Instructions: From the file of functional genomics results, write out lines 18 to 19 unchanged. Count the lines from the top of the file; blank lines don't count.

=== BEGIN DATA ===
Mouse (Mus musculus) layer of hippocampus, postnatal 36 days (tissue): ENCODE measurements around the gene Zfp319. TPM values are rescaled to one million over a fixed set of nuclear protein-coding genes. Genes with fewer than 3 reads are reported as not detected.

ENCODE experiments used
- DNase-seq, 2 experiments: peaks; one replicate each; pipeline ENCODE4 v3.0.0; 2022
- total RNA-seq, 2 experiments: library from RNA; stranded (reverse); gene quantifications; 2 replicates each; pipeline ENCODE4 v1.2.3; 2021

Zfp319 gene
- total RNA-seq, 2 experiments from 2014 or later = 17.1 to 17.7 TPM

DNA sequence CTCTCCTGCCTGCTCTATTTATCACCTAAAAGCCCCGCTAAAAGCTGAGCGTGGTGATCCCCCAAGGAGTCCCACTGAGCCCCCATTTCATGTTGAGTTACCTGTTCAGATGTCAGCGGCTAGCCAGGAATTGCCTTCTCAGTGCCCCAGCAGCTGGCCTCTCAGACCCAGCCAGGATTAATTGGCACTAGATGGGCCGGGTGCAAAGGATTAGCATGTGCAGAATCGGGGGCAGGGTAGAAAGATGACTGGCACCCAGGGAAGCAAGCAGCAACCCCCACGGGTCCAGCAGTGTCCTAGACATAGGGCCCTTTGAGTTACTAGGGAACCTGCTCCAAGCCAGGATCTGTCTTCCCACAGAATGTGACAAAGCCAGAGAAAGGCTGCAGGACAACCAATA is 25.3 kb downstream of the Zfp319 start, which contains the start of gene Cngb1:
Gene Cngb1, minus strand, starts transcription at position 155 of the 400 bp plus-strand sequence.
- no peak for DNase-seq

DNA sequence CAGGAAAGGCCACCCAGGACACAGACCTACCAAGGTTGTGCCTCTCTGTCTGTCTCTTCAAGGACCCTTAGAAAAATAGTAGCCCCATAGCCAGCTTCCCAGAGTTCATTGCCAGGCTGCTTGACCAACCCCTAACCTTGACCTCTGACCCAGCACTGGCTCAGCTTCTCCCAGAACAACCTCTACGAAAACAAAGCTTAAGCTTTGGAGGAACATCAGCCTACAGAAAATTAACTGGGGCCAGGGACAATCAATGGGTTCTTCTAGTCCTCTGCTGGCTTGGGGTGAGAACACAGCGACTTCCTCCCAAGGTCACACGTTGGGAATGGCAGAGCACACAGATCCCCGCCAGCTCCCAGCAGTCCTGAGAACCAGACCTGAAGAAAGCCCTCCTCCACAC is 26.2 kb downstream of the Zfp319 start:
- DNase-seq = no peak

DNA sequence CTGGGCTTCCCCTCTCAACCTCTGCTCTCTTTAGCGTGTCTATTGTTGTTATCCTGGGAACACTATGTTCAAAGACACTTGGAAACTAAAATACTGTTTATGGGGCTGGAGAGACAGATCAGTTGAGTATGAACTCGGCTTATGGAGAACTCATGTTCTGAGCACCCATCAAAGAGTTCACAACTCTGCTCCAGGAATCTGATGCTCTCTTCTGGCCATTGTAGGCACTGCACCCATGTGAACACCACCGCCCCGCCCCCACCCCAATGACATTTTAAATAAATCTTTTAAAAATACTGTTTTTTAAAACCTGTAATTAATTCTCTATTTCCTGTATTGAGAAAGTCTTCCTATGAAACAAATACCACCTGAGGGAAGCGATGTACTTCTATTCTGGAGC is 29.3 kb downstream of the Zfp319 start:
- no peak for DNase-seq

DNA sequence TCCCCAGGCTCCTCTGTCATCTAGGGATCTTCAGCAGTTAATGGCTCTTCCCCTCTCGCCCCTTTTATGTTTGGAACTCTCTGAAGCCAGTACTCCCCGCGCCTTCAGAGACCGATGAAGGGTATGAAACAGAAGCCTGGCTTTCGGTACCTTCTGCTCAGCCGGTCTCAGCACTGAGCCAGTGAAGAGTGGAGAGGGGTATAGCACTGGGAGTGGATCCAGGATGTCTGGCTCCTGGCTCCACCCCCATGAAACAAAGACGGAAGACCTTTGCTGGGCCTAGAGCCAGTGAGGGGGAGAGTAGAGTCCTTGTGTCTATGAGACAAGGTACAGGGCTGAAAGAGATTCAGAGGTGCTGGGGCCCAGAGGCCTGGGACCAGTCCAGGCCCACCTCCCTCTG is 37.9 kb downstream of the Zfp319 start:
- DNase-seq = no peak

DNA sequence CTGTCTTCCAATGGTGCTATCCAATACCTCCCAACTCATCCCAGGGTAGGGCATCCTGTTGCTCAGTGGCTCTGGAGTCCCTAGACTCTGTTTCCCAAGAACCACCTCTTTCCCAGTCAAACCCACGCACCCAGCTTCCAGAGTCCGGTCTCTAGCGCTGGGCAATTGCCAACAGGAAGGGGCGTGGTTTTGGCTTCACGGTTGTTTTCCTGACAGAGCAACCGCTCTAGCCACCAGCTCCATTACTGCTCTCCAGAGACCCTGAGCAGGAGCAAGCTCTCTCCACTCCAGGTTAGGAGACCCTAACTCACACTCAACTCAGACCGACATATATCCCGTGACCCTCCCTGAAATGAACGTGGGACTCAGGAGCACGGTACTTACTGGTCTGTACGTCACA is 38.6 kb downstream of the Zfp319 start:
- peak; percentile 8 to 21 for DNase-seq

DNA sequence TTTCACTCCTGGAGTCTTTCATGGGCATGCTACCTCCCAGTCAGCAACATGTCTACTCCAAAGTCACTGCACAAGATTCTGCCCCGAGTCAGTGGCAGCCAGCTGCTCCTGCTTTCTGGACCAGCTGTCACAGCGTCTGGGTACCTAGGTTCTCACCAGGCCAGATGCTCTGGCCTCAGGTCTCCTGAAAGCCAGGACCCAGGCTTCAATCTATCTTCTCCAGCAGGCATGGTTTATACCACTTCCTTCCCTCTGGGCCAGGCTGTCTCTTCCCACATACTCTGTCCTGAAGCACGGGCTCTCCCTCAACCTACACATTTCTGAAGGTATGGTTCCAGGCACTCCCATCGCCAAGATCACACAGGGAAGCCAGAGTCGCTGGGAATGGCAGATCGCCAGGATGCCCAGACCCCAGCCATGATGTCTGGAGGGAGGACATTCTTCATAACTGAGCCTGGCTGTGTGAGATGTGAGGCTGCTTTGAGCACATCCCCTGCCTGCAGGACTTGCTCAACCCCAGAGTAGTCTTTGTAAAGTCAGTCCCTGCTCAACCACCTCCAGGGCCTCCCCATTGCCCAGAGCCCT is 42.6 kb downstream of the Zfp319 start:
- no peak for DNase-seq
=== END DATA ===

DNA sequence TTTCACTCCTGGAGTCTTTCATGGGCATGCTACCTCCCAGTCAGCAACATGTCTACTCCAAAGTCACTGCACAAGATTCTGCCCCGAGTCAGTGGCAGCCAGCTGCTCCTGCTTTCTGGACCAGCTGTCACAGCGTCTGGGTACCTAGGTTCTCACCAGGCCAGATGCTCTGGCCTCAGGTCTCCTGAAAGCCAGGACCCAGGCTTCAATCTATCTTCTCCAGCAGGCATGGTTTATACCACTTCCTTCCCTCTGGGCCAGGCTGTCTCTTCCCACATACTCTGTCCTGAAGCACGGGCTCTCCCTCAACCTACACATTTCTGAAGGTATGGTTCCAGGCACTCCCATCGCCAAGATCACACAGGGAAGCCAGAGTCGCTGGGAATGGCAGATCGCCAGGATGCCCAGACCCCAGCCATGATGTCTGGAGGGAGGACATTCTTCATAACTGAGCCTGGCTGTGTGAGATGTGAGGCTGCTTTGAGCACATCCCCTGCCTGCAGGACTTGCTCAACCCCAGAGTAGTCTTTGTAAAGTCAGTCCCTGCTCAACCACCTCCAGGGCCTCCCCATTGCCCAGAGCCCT is 42.6 kb downstream of the Zfp319 start:
- no peak for DNase-seq